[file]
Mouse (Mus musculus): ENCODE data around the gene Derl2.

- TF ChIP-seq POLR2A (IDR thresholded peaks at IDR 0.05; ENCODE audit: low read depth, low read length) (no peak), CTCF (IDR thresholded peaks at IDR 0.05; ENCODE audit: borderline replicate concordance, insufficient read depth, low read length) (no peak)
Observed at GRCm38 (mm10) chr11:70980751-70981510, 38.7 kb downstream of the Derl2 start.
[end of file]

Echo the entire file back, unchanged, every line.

Mouse (Mus musculus): ENCODE data around the gene Derl2.

- TF ChIP-seq POLR2A (IDR thresholded peaks at IDR 0.05; ENCODE audit: low read depth, low read length) (no peak), CTCF (IDR thresholded peaks at IDR 0.05; ENCODE audit: borderline replicate concordance, insufficient read depth, low read length) (no peak)
Observed at GRCm38 (mm10) chr11:70980751-70981510, 38.7 kb downstream of the Derl2 start.